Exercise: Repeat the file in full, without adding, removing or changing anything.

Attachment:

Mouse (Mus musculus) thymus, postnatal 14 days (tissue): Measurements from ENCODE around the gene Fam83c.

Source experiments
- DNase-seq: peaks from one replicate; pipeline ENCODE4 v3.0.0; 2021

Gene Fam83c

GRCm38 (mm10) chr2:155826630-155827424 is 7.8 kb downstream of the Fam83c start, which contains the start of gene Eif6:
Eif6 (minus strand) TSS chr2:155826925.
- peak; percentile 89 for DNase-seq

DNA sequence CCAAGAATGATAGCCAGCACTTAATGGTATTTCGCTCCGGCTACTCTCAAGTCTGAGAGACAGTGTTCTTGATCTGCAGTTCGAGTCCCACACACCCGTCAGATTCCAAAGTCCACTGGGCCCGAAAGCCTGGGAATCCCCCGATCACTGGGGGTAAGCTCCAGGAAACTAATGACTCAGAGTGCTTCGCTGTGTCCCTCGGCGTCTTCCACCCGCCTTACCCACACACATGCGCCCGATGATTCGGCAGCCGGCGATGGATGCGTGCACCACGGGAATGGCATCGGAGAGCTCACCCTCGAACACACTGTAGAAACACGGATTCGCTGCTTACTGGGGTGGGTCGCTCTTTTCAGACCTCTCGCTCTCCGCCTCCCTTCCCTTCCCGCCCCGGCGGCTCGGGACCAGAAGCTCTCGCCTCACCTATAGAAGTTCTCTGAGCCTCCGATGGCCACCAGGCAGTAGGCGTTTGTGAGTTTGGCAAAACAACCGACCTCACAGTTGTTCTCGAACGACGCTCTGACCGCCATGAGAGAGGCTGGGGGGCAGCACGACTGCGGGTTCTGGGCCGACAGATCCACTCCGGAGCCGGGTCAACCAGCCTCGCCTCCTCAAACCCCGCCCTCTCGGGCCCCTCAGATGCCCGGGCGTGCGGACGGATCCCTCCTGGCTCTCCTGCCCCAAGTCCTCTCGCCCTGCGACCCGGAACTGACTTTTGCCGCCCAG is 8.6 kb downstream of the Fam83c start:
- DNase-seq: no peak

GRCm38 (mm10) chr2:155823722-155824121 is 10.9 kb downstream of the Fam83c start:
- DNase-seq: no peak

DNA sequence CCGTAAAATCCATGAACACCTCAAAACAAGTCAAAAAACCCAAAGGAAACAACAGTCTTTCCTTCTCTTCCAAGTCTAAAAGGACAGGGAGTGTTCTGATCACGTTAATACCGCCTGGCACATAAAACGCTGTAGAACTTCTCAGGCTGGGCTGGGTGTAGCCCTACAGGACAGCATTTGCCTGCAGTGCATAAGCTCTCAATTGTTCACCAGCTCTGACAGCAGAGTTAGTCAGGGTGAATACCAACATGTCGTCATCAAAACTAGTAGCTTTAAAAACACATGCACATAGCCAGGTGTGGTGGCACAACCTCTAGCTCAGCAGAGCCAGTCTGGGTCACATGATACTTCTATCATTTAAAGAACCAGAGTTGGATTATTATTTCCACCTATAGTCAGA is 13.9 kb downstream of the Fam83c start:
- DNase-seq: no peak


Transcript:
Mouse (Mus musculus) thymus, postnatal 14 days (tissue): Measurements from ENCODE around the gene Fam83c.

Source experiments
- DNase-seq: peaks from one replicate; pipeline ENCODE4 v3.0.0; 2021

Gene Fam83c

GRCm38 (mm10) chr2:155826630-155827424 is 7.8 kb downstream of the Fam83c start, which contains the start of gene Eif6:
Eif6 (minus strand) TSS chr2:155826925.
- peak; percentile 89 for DNase-seq

DNA sequence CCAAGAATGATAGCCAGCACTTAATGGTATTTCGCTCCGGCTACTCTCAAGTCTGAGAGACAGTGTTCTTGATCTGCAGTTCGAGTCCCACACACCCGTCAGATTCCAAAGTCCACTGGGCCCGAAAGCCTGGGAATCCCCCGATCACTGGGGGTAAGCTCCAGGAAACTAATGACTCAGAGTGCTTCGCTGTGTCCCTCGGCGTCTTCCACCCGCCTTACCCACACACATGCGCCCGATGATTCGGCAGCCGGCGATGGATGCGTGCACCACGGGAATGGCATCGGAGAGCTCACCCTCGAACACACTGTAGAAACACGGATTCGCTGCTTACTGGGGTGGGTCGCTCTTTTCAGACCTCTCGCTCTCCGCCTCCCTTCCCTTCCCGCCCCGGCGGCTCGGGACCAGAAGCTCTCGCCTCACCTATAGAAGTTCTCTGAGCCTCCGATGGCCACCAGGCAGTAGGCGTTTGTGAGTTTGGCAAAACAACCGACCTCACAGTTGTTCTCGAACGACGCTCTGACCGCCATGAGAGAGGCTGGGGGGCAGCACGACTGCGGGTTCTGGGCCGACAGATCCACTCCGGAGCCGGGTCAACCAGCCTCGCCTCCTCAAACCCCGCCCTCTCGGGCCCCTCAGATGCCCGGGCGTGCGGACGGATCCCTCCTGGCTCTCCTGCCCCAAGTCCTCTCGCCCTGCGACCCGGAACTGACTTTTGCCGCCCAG is 8.6 kb downstream of the Fam83c start:
- DNase-seq: no peak

GRCm38 (mm10) chr2:155823722-155824121 is 10.9 kb downstream of the Fam83c start:
- DNase-seq: no peak

DNA sequence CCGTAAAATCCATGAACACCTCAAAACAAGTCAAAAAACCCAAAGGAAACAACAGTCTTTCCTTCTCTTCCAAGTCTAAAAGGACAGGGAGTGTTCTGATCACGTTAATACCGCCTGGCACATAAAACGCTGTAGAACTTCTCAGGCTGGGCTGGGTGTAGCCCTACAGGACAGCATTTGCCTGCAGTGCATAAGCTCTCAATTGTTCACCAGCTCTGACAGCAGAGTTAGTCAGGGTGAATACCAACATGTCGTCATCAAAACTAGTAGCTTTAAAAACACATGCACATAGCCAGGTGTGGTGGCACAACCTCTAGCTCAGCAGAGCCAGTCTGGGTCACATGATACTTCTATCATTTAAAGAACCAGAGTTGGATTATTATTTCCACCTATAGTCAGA is 13.9 kb downstream of the Fam83c start:
- DNase-seq: no peak